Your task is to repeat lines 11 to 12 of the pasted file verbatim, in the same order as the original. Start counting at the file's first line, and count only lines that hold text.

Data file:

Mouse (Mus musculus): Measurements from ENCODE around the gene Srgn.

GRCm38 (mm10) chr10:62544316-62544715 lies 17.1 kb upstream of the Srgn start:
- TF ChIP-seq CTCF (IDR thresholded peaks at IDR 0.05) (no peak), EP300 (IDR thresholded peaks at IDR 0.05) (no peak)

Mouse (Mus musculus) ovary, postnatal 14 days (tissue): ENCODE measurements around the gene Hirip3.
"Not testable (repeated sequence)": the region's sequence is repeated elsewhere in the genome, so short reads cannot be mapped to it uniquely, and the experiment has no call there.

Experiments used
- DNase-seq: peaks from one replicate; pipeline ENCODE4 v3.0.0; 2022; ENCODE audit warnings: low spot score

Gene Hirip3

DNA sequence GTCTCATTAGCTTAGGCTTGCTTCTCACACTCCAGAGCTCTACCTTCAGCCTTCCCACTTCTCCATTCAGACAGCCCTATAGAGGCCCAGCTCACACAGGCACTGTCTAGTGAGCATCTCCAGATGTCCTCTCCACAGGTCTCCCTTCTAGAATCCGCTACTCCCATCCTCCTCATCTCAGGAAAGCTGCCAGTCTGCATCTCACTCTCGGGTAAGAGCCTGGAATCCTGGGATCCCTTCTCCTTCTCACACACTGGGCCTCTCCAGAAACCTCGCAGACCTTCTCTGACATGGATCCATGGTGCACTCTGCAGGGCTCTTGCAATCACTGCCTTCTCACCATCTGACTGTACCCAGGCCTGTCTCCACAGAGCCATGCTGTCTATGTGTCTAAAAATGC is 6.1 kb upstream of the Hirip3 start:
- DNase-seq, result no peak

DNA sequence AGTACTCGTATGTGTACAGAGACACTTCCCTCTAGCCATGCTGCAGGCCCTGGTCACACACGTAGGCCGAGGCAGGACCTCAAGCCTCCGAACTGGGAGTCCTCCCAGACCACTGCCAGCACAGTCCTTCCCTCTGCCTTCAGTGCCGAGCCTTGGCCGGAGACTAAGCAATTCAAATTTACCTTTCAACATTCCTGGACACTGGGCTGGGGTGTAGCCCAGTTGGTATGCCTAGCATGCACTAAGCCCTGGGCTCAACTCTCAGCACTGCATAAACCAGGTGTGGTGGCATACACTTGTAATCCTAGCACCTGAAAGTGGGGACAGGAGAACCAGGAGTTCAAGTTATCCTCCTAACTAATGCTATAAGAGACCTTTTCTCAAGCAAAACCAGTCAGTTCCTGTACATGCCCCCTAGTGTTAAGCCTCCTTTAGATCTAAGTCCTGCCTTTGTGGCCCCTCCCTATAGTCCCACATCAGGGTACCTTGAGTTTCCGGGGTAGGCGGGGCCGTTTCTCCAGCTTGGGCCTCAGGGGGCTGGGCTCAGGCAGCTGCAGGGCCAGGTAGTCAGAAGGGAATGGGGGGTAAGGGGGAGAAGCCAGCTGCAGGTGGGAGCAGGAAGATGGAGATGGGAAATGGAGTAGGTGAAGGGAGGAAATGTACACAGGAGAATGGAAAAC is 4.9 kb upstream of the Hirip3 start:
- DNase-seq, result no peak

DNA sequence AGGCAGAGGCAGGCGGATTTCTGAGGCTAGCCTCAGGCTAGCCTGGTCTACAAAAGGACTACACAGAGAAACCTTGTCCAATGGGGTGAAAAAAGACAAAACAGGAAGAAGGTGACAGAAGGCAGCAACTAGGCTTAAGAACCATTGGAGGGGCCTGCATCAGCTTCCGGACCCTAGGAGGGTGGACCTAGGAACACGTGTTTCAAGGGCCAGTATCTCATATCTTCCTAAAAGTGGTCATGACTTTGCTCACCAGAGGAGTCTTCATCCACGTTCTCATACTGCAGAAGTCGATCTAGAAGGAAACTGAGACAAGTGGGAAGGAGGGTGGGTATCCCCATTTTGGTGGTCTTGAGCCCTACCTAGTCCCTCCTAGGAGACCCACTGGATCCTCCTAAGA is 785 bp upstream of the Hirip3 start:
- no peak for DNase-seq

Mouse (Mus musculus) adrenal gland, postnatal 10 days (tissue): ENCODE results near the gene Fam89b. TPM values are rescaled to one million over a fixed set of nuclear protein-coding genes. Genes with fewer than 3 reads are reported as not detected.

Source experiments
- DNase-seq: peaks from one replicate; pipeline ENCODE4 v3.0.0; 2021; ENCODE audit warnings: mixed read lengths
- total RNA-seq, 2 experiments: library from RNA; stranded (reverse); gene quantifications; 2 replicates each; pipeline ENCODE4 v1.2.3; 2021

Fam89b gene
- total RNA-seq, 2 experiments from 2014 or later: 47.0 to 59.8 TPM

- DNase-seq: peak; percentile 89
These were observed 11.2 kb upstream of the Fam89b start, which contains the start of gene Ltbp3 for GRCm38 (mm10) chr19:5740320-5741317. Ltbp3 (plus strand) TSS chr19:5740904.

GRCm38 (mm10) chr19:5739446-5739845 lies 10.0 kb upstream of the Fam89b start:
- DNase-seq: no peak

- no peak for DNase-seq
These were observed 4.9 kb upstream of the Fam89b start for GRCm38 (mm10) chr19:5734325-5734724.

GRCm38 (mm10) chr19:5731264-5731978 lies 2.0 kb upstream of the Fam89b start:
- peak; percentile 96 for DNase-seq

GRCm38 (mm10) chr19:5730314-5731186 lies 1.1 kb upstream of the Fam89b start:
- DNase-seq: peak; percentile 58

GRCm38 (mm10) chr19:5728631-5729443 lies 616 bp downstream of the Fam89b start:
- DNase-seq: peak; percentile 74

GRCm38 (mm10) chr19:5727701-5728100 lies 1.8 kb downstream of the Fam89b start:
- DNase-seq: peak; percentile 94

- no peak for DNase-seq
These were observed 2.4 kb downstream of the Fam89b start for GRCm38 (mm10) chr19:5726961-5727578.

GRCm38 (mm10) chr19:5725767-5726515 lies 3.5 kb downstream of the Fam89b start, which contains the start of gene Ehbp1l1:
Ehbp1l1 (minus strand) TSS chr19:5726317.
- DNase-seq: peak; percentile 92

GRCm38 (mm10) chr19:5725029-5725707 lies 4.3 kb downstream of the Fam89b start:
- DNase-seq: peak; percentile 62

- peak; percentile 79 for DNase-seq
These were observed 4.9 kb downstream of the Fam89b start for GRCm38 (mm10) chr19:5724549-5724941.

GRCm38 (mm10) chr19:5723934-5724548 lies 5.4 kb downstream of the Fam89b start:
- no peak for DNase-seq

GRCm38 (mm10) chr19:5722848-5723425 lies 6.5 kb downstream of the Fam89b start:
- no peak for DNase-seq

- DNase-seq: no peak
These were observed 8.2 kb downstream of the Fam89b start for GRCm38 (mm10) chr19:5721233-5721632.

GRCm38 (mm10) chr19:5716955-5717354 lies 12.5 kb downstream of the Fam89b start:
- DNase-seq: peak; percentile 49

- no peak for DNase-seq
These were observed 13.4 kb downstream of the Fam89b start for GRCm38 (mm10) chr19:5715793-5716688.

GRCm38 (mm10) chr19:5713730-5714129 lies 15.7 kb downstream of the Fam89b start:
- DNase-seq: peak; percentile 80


DNA sequence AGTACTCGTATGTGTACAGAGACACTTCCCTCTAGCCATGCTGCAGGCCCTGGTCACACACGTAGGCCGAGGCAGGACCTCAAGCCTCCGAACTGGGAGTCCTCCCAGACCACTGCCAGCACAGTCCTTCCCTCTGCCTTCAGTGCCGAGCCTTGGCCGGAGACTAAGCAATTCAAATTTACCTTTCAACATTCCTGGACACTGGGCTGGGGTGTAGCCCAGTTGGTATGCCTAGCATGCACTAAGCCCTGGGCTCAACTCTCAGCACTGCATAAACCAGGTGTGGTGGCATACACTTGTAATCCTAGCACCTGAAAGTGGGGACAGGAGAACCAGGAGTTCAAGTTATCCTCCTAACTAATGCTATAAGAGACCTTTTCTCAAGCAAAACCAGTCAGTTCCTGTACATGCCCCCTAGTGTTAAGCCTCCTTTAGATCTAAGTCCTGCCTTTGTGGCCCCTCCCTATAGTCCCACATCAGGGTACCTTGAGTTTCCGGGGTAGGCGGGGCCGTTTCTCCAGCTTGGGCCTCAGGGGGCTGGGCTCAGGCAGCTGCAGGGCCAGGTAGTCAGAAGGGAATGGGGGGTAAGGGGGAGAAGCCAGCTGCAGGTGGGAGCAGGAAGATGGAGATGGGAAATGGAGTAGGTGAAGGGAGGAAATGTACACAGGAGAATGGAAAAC is 4.9 kb upstream of the Hirip3 start:
- DNase-seq, result no peak